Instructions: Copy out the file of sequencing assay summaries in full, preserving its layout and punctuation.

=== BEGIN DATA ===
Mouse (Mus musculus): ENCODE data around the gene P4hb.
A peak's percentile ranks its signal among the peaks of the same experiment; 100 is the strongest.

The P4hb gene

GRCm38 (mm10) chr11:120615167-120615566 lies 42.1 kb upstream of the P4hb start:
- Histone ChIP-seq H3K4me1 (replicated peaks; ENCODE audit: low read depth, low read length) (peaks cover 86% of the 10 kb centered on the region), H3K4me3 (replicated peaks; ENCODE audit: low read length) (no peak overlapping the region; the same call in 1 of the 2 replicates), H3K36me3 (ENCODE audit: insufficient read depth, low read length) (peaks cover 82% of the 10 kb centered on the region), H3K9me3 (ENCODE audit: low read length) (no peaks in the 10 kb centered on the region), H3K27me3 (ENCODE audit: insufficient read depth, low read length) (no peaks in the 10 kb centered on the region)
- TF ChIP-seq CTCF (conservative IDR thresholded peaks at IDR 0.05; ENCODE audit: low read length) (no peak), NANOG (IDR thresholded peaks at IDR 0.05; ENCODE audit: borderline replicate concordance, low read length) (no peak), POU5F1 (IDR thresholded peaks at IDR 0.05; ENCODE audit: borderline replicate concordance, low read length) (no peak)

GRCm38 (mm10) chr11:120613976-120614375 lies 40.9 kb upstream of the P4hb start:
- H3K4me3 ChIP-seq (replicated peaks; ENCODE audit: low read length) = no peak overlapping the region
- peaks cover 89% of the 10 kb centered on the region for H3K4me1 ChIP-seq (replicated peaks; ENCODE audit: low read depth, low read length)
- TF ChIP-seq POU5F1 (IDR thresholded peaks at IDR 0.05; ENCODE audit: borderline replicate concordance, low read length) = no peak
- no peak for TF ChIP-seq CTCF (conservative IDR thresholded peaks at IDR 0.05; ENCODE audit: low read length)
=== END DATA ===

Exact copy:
Mouse (Mus musculus): ENCODE data around the gene P4hb.
A peak's percentile ranks its signal among the peaks of the same experiment; 100 is the strongest.

The P4hb gene

GRCm38 (mm10) chr11:120615167-120615566 lies 42.1 kb upstream of the P4hb start:
- Histone ChIP-seq H3K4me1 (replicated peaks; ENCODE audit: low read depth, low read length) (peaks cover 86% of the 10 kb centered on the region), H3K4me3 (replicated peaks; ENCODE audit: low read length) (no peak overlapping the region; the same call in 1 of the 2 replicates), H3K36me3 (ENCODE audit: insufficient read depth, low read length) (peaks cover 82% of the 10 kb centered on the region), H3K9me3 (ENCODE audit: low read length) (no peaks in the 10 kb centered on the region), H3K27me3 (ENCODE audit: insufficient read depth, low read length) (no peaks in the 10 kb centered on the region)
- TF ChIP-seq CTCF (conservative IDR thresholded peaks at IDR 0.05; ENCODE audit: low read length) (no peak), NANOG (IDR thresholded peaks at IDR 0.05; ENCODE audit: borderline replicate concordance, low read length) (no peak), POU5F1 (IDR thresholded peaks at IDR 0.05; ENCODE audit: borderline replicate concordance, low read length) (no peak)

GRCm38 (mm10) chr11:120613976-120614375 lies 40.9 kb upstream of the P4hb start:
- H3K4me3 ChIP-seq (replicated peaks; ENCODE audit: low read length) = no peak overlapping the region
- peaks cover 89% of the 10 kb centered on the region for H3K4me1 ChIP-seq (replicated peaks; ENCODE audit: low read depth, low read length)
- TF ChIP-seq POU5F1 (IDR thresholded peaks at IDR 0.05; ENCODE audit: borderline replicate concordance, low read length) = no peak
- no peak for TF ChIP-seq CTCF (conservative IDR thresholded peaks at IDR 0.05; ENCODE audit: low read length)